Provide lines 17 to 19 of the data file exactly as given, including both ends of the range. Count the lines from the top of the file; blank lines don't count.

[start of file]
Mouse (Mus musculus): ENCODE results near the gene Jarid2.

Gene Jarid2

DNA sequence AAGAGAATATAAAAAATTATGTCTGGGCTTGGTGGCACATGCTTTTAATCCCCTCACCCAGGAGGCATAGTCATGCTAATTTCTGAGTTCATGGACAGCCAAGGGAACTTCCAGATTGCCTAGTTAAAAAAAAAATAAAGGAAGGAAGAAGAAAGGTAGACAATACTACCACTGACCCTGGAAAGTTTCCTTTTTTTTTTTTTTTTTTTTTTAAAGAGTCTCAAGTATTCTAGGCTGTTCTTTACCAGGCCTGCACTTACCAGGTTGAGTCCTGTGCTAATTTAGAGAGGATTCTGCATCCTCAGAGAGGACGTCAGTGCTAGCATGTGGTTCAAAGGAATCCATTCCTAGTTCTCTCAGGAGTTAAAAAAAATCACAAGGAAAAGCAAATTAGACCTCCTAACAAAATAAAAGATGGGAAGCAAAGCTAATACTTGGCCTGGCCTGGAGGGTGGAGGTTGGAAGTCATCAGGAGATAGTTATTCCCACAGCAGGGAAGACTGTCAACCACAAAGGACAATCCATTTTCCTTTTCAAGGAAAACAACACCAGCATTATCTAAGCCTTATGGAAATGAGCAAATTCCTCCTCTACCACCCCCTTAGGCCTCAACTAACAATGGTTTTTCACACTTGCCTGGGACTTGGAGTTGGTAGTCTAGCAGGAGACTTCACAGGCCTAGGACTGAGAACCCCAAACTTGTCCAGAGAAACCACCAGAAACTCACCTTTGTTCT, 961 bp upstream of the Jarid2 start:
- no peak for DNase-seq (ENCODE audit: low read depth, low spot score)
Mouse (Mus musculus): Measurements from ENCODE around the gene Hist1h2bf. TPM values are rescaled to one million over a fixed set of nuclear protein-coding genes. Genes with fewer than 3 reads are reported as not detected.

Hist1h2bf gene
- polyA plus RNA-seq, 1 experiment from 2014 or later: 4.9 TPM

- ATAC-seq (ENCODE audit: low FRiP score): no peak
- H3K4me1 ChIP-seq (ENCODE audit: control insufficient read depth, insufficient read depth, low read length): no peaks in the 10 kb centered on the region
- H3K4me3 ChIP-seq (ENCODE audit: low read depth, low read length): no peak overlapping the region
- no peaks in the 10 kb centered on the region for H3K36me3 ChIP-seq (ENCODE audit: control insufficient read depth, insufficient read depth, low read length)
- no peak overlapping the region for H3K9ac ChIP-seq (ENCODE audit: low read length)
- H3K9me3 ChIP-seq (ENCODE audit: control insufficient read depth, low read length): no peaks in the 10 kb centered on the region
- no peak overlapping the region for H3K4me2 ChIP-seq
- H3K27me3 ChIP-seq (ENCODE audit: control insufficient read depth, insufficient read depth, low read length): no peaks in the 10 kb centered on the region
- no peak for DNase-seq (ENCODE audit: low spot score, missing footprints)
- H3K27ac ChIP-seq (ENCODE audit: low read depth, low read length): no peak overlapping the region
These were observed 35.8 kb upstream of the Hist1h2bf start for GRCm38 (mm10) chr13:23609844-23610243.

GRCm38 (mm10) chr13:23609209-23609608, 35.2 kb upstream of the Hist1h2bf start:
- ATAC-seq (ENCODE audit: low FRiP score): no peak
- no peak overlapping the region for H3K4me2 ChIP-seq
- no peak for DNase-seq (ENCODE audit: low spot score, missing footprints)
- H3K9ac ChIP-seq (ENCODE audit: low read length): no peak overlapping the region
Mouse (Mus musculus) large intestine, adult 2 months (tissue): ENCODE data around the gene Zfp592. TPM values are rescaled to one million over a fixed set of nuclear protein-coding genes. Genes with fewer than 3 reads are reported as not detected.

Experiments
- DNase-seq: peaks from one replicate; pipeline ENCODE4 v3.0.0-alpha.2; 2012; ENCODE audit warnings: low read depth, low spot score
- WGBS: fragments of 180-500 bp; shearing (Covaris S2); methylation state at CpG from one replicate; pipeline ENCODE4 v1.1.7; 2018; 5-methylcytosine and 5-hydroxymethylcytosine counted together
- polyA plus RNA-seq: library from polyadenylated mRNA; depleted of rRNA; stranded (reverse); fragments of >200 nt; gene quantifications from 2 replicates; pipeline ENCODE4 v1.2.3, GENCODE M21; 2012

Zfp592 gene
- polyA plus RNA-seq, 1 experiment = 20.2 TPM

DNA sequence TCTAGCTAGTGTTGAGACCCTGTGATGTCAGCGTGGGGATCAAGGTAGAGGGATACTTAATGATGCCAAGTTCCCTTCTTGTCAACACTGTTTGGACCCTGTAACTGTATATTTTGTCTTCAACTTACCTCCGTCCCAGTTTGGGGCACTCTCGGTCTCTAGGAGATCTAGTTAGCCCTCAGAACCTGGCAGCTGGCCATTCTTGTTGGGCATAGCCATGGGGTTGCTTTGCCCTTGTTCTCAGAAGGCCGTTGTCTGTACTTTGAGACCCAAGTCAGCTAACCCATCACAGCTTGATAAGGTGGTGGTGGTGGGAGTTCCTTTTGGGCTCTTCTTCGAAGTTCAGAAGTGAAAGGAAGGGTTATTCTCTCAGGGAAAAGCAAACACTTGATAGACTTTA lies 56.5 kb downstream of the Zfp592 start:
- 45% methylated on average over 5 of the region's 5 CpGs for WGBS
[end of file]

- H3K27ac ChIP-seq (ENCODE audit: low read depth, low read length): no peak overlapping the region
These were observed 35.8 kb upstream of the Hist1h2bf start for GRCm38 (mm10) chr13:23609844-23610243.

GRCm38 (mm10) chr13:23609209-23609608, 35.2 kb upstream of the Hist1h2bf start: